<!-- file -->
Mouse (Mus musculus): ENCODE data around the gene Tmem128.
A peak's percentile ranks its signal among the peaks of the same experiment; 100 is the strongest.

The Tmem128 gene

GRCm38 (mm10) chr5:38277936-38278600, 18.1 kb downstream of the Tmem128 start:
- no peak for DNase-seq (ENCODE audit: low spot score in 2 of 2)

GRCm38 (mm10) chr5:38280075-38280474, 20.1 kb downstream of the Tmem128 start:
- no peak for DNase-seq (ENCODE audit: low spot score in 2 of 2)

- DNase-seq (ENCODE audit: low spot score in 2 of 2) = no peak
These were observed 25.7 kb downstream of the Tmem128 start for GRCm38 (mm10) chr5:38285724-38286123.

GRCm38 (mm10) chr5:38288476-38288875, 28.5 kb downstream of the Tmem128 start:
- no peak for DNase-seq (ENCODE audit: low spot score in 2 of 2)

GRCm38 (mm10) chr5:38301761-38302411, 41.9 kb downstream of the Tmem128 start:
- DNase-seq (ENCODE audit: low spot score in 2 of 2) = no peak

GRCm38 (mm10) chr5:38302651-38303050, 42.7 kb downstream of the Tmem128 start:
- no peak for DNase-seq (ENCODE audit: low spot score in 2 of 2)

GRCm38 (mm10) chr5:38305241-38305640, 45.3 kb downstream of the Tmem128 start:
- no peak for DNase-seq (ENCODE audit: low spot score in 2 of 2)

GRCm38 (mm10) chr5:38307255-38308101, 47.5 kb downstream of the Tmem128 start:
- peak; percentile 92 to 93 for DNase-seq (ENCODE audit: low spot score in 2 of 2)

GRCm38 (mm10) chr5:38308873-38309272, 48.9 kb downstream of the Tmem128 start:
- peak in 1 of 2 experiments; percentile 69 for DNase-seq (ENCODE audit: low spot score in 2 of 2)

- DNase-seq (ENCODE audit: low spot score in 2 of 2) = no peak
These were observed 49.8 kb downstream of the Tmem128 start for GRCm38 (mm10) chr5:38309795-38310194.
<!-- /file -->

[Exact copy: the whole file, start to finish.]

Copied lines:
Mouse (Mus musculus): ENCODE data around the gene Tmem128.
A peak's percentile ranks its signal among the peaks of the same experiment; 100 is the strongest.

The Tmem128 gene

GRCm38 (mm10) chr5:38277936-38278600, 18.1 kb downstream of the Tmem128 start:
- no peak for DNase-seq (ENCODE audit: low spot score in 2 of 2)

GRCm38 (mm10) chr5:38280075-38280474, 20.1 kb downstream of the Tmem128 start:
- no peak for DNase-seq (ENCODE audit: low spot score in 2 of 2)

- DNase-seq (ENCODE audit: low spot score in 2 of 2) = no peak
These were observed 25.7 kb downstream of the Tmem128 start for GRCm38 (mm10) chr5:38285724-38286123.

GRCm38 (mm10) chr5:38288476-38288875, 28.5 kb downstream of the Tmem128 start:
- no peak for DNase-seq (ENCODE audit: low spot score in 2 of 2)

GRCm38 (mm10) chr5:38301761-38302411, 41.9 kb downstream of the Tmem128 start:
- DNase-seq (ENCODE audit: low spot score in 2 of 2) = no peak

GRCm38 (mm10) chr5:38302651-38303050, 42.7 kb downstream of the Tmem128 start:
- no peak for DNase-seq (ENCODE audit: low spot score in 2 of 2)

GRCm38 (mm10) chr5:38305241-38305640, 45.3 kb downstream of the Tmem128 start:
- no peak for DNase-seq (ENCODE audit: low spot score in 2 of 2)

GRCm38 (mm10) chr5:38307255-38308101, 47.5 kb downstream of the Tmem128 start:
- peak; percentile 92 to 93 for DNase-seq (ENCODE audit: low spot score in 2 of 2)

GRCm38 (mm10) chr5:38308873-38309272, 48.9 kb downstream of the Tmem128 start:
- peak in 1 of 2 experiments; percentile 69 for DNase-seq (ENCODE audit: low spot score in 2 of 2)

- DNase-seq (ENCODE audit: low spot score in 2 of 2) = no peak
These were observed 49.8 kb downstream of the Tmem128 start for GRCm38 (mm10) chr5:38309795-38310194.